According to the charity Age UK you can be entitled to a survivor’s pension from your spouse or civil partner’s occupational pension scheme if they die before you.
Before 2017, these pension schemes were only required to offer survivor’s benefits to same-sex couples based on the deceased pension saver’s contributions (or ‘service’) from 2005 onwards.
This changed four years ago when the UK Supreme Court made landmark ruling that any discrimination based on sexual orientation in the provision of pensions was illegal.
The LGBT+ advocacy group and charity Stonewall has full details on how being in a civil partnership or same-sex marriage can impact on payments to pension savers’ surviving partners.
Thankfully, provision for LGBTQ+ retirees is steadily improving, and not just in financial products. One example of this is the launch of a retirement community catering specifically to LGBTQ+ pensioners in central London, set to open this summer.
Compare private pension providers, to help your money go further when you retire
You can help ensure you have the retirement you want by finding the best personal pension plan to make your money work as hard as it can.
Life insurance used to be problematic, particularly for gay men. Thankfully financial discrimination is now illegal on the grounds of sex or sexual orientation, just as it is for race.
Searching the market will give you a wide range of competitive quotes for both life insurance and travel cover. As with all insurance products, make sure you check the exclusions and terms and conditions before you sign up.
While there are not many specialist insurance firms uniquely catering to the LGBTQ+ community, there are groups who can offer advice or act as go-betweens with advisors from financial firms to help identify products for your particular needs.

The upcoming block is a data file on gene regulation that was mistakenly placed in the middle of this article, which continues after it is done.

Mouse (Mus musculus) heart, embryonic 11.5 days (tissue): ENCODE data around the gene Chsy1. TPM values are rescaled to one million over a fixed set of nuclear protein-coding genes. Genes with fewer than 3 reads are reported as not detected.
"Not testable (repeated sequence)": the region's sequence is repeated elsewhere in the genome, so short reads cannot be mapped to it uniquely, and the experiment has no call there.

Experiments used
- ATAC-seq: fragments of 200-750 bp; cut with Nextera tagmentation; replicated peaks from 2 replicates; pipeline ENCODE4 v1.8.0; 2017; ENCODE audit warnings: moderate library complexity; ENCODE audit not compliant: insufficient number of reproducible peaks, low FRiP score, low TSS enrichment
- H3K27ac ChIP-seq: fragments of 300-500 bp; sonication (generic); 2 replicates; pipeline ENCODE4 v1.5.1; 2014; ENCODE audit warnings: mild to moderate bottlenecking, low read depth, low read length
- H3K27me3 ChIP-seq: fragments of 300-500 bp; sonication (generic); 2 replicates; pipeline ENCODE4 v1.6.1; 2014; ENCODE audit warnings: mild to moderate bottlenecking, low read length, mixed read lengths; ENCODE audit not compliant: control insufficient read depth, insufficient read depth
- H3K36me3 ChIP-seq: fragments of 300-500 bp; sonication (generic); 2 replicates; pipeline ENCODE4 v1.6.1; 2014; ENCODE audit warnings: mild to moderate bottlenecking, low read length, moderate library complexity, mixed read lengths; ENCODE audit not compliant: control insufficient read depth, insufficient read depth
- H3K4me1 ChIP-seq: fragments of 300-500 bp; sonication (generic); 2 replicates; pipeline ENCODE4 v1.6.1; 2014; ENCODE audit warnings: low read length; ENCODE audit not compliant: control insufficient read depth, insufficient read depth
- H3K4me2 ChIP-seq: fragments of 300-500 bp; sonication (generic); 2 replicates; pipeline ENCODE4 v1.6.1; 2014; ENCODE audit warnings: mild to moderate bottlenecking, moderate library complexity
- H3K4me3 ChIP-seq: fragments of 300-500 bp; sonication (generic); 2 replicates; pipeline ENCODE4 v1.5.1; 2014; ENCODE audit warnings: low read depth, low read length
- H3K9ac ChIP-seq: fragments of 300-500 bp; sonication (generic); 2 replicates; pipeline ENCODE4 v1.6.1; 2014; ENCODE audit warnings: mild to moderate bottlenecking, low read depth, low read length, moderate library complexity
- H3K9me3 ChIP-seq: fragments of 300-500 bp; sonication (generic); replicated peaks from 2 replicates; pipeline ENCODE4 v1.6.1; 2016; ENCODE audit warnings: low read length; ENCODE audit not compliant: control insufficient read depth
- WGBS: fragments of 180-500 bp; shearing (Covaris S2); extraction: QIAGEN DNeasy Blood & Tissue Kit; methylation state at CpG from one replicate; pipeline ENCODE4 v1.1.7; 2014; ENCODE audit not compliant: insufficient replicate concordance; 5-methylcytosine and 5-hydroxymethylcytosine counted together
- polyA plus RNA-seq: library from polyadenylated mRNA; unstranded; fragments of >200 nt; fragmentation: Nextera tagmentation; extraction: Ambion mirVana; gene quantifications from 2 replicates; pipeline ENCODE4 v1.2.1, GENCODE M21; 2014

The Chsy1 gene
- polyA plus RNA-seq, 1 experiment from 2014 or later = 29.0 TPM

Firms like Emerald Life offer extras which can be added to insurance policies for extra financial protection.
For example, Emerald Life’s home insurance policy includes cover for malicious damage through hate crime or homophobia and optional legal expenses cover against discrimination. Its travel insurance policy covers foster, adopted and surrogate children.
Having a civil partnership or marriage can offer some financial protection to your partner if you die. When you get married or enter a civil partnership you will need to rewrite your will as all previous wills do not tend to stay valid.
Sadly, if you live together but aren’t married or in a civil partnership then your surviving partner may not be entitled to anything if you die without making a will.
If you’re married or in a civil partnership and you separate from your partner but are not divorced, then they may still inherit your estate. If you are in this position and you want the money to go elsewhere then you will need to rewrite your will.
It always pays to do your own research to find the right financial products for your circumstances. But it can also make financial sense to speak to a professional financial adviser to give you a strong overview of your options.
An independent financial adviser (IFA) is a qualified and regulated professional able to give you advice on the right financial products to help you meet your financial goals. In addition to investment advice, this could also include guidance on the suitable insurance or financial protection products.
While there are few advisers who focus uniquely on offering financial advice specifically tailored to the LGBTQ+ community, some are able to provide insights that will be particularly useful, particularly with regards to life insurance.
For same-sex couples looking to start a family, reviewing your financial protection with a professional can be great way to help you ensure your loved ones can be financially secure, whatever the future holds.